Highlights of Urothelial and Prostate Cancer - 2022 GU ASCO Meeting - Scott Tagawa

April 12, 2022

Joining Alicia Morgans is Scott Tagawa to review this year's GU ASCO 2022 highlights in prostate cancer and urothelial cancer. Dr. Tagawa highlights multiple presentations including the phase 1/2 study of ARV-110, The Phase 1 results of the ODM-208 first-in-human phase 1-2 trial in patients with metastatic castration-resistant prostate cancer (CYPIDES), the VISION Phase 3 Trial, TROPHY-U-01 Cohorts 3/4, and EV-103 Cohorts L/H.

Biographies:

Scott T. Tagawa, MD, Associate Professor of Clinical Medicine, Clinical Urology, Medical Director, Genitourinary Oncology Research Program, Weill Cornell Medicine, New York, NY

Alicia Morgans, MD, MPH, Genitourinary Medical Oncologist, Medical Director of Survivorship Program at Dana-Farber Cancer Institute, Boston, Massachusetts


Read the Full Video Transcript

Alicia Morgans: Hi, my name is Alicia Morgans, and I'm a GU Medical Oncologist at Dana-Farber Cancer Institute. I am so excited to have here with me today, a good friend and colleague, Dr. Scott Tagawa, who is a Professor in Medicine and in Urology, at Weill Cornell in New York. Thank you so much for being here with us today, Scott.

Scott Tagawa: Thank you very much for the invitation.

Alicia Morgans: Wonderful. So I wanted to talk with you a little bit about, some perhaps under-recognized highlights of GU ASCO 2022. We all are aware of some of the big presentations that happened in prostate cancer, but I think that there were so many nuggets of really exciting information throughout the entire program, and I appreciate that you are bringing some additional presentations to light. So why don't you get started with prostate cancer? Let us know, what are some of the things that you are really excited about at the last meeting?

Scott Tagawa: Sure. So a couple of drugs that I think are quite promising in early phase clinical trials, I think are interesting, and I always find data around PSMA-targeted radionuclide therapy, interesting out of personal interest. So those are three buckets.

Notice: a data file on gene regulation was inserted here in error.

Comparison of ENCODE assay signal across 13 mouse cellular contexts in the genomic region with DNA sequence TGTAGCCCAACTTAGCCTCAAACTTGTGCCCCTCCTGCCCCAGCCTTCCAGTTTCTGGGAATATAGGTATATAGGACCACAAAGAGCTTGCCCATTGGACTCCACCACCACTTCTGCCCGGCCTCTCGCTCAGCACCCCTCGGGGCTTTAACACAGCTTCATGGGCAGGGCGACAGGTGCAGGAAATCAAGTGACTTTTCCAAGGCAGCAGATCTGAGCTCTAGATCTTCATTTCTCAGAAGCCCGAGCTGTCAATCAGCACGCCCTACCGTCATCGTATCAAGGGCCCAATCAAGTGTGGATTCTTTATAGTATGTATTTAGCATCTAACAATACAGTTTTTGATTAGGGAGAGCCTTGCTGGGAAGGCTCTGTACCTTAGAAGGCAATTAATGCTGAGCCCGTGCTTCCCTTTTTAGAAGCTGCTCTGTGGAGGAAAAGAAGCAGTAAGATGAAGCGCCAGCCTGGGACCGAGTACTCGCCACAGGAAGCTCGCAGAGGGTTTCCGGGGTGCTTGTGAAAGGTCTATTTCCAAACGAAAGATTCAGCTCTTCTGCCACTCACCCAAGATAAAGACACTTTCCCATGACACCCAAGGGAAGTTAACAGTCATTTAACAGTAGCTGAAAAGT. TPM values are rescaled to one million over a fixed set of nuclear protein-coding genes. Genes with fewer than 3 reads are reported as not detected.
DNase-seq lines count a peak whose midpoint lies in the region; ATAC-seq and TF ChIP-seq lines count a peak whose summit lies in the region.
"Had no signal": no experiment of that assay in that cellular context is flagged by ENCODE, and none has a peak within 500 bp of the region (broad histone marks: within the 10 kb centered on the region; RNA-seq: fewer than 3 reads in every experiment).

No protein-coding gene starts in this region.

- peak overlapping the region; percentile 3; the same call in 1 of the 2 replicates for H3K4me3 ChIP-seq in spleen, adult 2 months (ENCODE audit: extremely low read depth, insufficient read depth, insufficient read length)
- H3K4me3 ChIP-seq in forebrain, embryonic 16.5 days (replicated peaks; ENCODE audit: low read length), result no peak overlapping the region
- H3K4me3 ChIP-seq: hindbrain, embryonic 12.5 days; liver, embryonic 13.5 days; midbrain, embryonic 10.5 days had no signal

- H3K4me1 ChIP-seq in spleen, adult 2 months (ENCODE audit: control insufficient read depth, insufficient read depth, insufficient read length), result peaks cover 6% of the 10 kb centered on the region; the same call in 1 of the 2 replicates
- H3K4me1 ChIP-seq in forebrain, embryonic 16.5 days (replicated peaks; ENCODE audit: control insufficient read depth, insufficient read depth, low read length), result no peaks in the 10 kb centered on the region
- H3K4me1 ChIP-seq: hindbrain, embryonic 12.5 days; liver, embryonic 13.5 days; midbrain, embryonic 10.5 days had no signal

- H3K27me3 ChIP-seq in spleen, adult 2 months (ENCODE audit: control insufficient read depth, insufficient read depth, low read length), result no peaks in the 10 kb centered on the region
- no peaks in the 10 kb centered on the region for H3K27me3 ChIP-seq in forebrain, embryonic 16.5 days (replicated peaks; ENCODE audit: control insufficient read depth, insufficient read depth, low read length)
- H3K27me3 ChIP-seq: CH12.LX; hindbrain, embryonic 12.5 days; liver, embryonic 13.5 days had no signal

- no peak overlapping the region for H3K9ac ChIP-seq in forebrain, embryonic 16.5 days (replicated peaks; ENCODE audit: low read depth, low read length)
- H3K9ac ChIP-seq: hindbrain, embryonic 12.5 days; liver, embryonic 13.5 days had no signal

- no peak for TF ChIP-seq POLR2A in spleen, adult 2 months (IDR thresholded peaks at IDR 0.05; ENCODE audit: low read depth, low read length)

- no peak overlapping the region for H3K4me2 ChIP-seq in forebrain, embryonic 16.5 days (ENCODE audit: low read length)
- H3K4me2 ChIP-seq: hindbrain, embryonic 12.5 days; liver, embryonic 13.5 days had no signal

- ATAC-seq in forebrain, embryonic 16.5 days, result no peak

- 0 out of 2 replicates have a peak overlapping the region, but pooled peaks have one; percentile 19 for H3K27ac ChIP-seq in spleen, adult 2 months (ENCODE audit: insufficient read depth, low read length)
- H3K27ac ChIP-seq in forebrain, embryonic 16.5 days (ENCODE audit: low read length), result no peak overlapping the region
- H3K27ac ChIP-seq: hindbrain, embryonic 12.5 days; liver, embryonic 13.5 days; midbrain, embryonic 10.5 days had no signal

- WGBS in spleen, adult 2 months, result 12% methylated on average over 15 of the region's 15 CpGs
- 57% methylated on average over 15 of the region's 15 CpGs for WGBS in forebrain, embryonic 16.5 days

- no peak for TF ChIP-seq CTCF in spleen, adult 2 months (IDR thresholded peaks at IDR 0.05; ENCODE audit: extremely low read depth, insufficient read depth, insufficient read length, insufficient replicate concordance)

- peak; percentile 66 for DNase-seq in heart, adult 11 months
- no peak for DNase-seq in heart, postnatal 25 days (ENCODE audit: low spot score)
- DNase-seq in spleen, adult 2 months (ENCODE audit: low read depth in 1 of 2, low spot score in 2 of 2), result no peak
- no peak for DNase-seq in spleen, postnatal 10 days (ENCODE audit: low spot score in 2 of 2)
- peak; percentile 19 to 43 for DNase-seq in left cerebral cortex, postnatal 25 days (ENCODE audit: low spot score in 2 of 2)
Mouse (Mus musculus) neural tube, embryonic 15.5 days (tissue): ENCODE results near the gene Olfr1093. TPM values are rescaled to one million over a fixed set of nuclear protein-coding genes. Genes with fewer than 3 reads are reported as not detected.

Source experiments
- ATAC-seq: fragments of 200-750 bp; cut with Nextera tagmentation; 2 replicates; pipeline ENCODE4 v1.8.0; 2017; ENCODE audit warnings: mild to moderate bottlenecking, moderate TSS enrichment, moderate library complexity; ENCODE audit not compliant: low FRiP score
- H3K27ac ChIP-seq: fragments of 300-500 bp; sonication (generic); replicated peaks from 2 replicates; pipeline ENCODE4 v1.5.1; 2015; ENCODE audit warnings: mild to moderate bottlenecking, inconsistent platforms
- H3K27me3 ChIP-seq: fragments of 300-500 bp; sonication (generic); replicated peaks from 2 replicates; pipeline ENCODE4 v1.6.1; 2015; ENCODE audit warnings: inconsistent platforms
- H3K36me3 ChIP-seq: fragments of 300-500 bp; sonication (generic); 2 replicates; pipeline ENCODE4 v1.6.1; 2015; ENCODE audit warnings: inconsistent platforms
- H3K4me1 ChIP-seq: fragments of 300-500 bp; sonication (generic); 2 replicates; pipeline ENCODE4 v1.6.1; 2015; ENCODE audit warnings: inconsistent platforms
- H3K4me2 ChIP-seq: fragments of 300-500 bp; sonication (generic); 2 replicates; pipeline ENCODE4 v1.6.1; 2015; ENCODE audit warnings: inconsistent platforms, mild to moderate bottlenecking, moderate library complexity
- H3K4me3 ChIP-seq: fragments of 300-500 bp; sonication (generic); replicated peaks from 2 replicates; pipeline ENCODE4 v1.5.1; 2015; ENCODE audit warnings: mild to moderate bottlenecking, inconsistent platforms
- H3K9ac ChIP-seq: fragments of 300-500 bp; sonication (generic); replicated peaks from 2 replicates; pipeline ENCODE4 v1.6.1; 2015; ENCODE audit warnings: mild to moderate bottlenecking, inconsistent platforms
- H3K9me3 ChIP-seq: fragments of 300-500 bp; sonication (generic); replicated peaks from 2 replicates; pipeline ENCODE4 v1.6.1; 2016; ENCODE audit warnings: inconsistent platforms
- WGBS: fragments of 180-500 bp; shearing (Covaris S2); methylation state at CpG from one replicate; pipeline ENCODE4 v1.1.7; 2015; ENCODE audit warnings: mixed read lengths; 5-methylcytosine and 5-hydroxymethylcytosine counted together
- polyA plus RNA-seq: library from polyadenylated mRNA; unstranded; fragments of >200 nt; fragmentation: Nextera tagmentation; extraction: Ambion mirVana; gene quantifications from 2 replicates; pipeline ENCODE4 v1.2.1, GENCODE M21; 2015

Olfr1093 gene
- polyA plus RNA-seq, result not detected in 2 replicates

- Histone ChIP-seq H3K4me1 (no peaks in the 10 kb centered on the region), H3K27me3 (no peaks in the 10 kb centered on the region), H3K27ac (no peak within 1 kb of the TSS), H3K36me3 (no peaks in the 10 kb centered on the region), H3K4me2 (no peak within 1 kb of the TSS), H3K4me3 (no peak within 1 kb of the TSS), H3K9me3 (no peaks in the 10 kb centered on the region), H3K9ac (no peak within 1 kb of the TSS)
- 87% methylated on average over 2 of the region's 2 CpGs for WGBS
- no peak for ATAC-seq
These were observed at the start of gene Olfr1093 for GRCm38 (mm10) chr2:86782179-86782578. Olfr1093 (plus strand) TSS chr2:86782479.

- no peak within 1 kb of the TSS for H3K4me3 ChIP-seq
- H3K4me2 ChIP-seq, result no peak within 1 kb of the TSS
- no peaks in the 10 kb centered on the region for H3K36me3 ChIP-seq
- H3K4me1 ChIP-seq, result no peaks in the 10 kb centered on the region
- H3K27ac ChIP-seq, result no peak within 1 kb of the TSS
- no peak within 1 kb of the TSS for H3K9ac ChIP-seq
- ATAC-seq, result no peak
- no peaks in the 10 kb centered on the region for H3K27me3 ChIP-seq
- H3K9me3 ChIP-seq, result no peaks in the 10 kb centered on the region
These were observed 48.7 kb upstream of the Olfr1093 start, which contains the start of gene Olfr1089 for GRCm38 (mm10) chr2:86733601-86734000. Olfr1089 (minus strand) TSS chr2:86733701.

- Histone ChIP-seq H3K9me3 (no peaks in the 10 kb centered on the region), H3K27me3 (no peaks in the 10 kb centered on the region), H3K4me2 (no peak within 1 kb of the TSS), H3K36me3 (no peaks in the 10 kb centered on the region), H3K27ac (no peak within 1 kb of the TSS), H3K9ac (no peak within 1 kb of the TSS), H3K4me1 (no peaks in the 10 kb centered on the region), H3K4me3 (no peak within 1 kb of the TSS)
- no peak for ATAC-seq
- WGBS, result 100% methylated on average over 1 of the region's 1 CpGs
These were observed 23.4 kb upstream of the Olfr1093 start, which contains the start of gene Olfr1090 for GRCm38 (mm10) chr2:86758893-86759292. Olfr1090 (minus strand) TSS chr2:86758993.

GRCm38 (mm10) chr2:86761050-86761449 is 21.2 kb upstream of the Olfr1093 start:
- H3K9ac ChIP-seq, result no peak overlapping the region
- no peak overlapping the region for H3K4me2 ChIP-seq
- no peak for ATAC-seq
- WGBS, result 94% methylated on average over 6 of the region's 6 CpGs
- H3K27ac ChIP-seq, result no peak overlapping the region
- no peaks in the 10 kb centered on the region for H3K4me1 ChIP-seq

In terms of up-and-coming potential novel therapeutics, the background is, we all know that the AR pathway remains the main dominant pathway throughout tumors in a patient's life cycle with prostate cancer, but there is resistance to the AR pathway. Our AR drugs are not curative, currently. So a couple of novel agents ARV-110, which is an AR PROTAC, think of it as an AR protein degrader, that had some preliminary data presented a couple of years ago at ASCO. And then, some information from the company came out, this was more information from the ongoing Phase II trial, with a number of different cohorts of patients with metastatic CRPC, either mostly broken down by the number of lines of prior therapy in a minimally pretreated group, and mostly, a more heavily pretreated group. Different versions of the AR i.e., wild type, different point mutations, ARV-7.

Based upon some of the preclinical data, some of the AR point mutations that tend to develop after significant suppression with our potent AR pathway inhibitors pre-clinically, looked like they were sensitive to this drug. And that's what it looked like in the clinical trial, as well.